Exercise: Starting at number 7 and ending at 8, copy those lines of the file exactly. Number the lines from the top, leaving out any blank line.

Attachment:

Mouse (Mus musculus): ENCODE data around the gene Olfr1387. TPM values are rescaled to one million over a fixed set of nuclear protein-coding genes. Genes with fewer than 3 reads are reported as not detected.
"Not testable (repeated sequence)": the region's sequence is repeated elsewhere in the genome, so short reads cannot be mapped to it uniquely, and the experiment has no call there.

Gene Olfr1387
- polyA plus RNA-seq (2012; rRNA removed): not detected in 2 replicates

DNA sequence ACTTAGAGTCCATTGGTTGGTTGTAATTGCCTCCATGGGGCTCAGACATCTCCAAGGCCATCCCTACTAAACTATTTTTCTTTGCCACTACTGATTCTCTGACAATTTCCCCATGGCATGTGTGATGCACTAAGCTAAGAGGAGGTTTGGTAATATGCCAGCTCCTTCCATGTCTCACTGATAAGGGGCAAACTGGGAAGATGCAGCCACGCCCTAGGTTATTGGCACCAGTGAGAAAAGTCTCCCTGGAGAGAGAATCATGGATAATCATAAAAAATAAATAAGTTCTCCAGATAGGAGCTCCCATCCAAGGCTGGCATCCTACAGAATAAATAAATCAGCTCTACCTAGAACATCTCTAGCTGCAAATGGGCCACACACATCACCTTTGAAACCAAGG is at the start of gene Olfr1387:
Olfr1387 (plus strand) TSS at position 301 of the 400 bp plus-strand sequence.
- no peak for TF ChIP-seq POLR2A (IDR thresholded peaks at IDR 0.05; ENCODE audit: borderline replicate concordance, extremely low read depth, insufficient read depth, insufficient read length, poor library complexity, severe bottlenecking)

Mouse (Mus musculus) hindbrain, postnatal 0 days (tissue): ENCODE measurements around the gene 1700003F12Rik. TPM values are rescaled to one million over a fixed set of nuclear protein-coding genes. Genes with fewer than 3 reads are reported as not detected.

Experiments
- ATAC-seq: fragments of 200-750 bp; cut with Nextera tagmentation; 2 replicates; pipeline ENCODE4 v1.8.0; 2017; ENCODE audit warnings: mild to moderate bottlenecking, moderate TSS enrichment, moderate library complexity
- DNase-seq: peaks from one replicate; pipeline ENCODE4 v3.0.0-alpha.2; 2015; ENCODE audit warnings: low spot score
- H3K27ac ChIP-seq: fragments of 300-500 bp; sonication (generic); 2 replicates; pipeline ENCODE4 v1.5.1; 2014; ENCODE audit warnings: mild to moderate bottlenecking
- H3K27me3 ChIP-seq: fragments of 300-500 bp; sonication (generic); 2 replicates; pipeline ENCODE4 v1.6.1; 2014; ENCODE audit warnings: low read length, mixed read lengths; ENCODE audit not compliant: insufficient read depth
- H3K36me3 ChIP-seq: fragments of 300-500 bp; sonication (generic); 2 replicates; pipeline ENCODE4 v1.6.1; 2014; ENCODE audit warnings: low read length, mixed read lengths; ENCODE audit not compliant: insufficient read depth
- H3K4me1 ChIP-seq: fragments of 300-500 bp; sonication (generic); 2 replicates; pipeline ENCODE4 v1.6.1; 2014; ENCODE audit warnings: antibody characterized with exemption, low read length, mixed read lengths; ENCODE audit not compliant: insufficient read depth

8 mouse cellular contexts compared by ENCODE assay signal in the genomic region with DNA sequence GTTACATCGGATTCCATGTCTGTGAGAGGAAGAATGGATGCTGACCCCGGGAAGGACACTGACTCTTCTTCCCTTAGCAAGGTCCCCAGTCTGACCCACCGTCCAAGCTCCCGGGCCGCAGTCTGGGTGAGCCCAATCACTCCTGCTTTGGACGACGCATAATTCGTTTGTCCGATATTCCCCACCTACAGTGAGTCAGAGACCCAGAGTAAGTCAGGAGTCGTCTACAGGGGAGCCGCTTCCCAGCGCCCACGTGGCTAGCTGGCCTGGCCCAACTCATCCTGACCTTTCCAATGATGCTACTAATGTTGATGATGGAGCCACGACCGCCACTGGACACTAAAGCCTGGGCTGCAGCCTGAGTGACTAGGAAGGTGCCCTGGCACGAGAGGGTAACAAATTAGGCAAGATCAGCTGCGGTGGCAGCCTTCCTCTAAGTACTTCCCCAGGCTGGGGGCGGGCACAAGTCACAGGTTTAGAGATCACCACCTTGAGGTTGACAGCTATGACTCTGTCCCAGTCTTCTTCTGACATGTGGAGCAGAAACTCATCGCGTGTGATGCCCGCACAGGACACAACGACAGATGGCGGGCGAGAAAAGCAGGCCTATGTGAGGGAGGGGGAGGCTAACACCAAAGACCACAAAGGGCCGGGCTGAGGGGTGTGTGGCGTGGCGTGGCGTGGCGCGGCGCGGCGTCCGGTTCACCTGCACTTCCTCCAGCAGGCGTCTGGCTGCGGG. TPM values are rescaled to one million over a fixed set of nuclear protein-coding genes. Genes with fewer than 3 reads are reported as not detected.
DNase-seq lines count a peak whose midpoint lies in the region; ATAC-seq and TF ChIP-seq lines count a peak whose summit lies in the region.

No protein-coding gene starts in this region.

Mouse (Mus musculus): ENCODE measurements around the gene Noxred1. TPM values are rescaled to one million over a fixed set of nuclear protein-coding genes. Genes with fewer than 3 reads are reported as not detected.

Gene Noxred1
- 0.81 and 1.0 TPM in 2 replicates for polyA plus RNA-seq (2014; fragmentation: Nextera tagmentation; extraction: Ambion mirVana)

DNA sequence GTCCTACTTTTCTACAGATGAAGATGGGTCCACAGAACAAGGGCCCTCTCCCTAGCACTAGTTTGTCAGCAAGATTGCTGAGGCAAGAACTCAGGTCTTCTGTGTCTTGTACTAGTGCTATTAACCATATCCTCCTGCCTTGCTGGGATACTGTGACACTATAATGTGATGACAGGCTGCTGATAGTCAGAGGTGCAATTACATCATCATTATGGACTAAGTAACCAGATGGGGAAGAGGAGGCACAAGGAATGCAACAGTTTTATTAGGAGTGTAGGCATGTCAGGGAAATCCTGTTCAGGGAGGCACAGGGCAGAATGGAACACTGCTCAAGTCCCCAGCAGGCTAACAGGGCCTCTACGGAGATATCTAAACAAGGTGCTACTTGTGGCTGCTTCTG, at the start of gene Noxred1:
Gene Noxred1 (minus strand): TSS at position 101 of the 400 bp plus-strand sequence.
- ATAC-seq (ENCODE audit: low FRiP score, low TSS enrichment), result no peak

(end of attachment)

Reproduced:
- no peak for TF ChIP-seq POLR2A (IDR thresholded peaks at IDR 0.05; ENCODE audit: borderline replicate concordance, extremely low read depth, insufficient read depth, insufficient read length, poor library complexity, severe bottlenecking)

Mouse (Mus musculus) hindbrain, postnatal 0 days (tissue): ENCODE measurements around the gene 1700003F12Rik. TPM values are rescaled to one million over a fixed set of nuclear protein-coding genes. Genes with fewer than 3 reads are reported as not detected.